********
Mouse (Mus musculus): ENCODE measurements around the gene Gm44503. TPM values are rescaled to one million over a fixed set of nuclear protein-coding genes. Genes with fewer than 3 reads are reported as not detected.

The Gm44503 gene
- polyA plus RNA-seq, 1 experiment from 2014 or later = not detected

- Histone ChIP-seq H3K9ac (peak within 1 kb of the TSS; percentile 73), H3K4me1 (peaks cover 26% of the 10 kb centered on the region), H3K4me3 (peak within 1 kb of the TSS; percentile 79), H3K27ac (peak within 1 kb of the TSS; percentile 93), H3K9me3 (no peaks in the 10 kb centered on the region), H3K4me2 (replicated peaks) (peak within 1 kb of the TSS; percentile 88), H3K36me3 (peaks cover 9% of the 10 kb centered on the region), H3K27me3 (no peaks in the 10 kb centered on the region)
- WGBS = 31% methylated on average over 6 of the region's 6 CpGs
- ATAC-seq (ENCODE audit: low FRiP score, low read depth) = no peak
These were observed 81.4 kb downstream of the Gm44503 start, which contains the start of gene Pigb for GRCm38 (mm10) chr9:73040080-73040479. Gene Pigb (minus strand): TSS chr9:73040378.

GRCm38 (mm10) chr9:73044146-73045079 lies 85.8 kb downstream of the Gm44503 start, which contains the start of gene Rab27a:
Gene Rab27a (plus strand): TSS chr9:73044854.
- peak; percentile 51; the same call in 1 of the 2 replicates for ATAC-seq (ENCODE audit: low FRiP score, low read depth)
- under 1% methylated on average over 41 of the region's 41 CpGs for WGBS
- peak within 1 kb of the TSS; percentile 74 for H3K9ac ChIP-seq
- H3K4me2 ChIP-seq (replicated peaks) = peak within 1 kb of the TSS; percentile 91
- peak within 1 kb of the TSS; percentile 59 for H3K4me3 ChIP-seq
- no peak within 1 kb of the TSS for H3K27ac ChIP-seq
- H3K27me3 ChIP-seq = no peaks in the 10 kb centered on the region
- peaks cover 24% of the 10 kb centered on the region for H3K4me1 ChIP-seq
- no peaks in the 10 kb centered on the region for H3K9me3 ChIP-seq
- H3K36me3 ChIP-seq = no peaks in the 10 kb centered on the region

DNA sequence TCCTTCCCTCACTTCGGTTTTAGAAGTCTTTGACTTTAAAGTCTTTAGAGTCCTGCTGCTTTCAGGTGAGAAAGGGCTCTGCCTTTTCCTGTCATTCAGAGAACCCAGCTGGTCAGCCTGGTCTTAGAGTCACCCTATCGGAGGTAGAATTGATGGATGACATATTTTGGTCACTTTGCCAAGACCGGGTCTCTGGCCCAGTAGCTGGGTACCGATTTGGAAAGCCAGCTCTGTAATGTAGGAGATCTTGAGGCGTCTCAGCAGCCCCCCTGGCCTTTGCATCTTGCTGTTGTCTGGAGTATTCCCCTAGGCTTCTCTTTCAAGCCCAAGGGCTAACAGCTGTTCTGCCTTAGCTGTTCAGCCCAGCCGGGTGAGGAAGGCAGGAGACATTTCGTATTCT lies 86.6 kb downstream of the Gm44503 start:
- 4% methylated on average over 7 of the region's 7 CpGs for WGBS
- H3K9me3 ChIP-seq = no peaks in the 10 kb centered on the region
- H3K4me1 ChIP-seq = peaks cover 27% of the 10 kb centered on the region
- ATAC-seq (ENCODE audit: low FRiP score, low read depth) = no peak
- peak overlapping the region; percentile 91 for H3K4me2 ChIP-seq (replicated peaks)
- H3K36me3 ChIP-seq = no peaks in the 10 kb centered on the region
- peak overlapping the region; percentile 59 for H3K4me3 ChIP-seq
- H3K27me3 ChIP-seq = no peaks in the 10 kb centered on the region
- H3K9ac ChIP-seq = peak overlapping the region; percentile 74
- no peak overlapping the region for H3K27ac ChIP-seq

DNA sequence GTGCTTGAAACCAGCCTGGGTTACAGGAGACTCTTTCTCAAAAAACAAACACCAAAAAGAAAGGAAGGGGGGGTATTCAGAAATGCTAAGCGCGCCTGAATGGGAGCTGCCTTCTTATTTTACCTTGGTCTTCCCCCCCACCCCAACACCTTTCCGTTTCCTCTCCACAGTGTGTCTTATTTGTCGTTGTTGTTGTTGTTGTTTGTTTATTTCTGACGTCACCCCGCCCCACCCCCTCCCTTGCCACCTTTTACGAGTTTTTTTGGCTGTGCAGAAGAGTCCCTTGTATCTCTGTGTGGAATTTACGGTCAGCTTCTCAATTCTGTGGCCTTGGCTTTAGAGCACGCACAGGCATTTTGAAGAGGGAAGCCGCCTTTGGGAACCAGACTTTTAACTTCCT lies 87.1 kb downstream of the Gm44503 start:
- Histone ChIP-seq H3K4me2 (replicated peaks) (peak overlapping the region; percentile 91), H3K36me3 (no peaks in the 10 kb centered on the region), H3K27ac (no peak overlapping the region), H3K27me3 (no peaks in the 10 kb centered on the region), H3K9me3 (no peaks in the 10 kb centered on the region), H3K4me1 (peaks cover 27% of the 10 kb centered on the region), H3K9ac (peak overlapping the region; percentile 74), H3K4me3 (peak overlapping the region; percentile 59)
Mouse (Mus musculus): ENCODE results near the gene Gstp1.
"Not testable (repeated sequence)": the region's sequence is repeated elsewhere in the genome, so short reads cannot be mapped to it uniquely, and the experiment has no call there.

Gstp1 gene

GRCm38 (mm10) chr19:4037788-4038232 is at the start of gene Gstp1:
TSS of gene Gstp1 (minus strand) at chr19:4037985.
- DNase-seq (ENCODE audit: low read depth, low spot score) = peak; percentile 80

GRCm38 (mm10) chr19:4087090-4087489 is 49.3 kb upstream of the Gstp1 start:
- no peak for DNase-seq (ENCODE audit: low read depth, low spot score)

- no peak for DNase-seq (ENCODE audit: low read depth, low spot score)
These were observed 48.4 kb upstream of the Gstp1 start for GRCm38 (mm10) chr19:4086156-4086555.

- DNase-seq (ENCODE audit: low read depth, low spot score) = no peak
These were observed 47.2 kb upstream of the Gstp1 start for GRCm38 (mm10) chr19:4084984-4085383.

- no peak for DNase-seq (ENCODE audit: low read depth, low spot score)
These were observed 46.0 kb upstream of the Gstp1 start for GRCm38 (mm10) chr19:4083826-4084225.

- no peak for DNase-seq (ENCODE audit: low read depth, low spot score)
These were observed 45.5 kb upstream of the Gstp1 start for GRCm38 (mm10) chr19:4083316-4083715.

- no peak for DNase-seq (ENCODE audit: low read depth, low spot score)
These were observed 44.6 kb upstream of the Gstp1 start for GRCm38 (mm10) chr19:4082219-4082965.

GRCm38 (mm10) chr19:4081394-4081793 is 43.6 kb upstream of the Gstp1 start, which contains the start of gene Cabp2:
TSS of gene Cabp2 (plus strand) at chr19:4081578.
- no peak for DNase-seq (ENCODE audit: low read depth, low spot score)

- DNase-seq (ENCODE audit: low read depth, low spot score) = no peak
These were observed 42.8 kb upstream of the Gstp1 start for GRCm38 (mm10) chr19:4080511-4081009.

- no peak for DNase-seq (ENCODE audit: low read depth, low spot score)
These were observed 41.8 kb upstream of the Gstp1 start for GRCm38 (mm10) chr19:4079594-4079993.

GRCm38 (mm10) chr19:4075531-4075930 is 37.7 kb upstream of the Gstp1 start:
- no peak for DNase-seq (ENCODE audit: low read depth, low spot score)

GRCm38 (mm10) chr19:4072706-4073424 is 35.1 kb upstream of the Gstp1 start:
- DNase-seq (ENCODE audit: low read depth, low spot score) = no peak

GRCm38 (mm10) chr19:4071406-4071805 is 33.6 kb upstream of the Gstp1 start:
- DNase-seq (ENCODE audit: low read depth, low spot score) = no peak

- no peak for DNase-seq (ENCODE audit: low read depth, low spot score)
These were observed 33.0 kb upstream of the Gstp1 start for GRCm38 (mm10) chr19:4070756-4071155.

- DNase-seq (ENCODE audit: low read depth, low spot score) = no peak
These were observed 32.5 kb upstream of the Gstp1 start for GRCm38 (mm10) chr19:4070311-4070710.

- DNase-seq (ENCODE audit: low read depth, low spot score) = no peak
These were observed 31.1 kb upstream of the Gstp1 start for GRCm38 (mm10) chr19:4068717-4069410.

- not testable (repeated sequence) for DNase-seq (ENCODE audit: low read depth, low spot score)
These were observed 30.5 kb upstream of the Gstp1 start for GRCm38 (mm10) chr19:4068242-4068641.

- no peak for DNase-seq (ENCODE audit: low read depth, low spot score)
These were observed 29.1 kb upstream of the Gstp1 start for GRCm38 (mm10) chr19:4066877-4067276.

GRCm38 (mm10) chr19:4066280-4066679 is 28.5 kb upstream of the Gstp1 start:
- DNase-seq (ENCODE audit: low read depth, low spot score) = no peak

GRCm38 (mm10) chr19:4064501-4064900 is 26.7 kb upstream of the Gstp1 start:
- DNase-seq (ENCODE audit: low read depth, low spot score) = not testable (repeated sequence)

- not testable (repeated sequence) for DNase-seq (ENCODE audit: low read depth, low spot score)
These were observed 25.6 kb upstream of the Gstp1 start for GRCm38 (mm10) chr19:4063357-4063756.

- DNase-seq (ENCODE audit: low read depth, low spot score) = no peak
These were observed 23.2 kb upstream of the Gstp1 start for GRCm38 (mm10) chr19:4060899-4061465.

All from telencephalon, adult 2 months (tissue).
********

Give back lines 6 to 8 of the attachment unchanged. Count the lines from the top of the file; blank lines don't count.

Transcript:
- ATAC-seq (ENCODE audit: low FRiP score, low read depth) = no peak
These were observed 81.4 kb downstream of the Gm44503 start, which contains the start of gene Pigb for GRCm38 (mm10) chr9:73040080-73040479. Gene Pigb (minus strand): TSS chr9:73040378.

GRCm38 (mm10) chr9:73044146-73045079 lies 85.8 kb downstream of the Gm44503 start, which contains the start of gene Rab27a: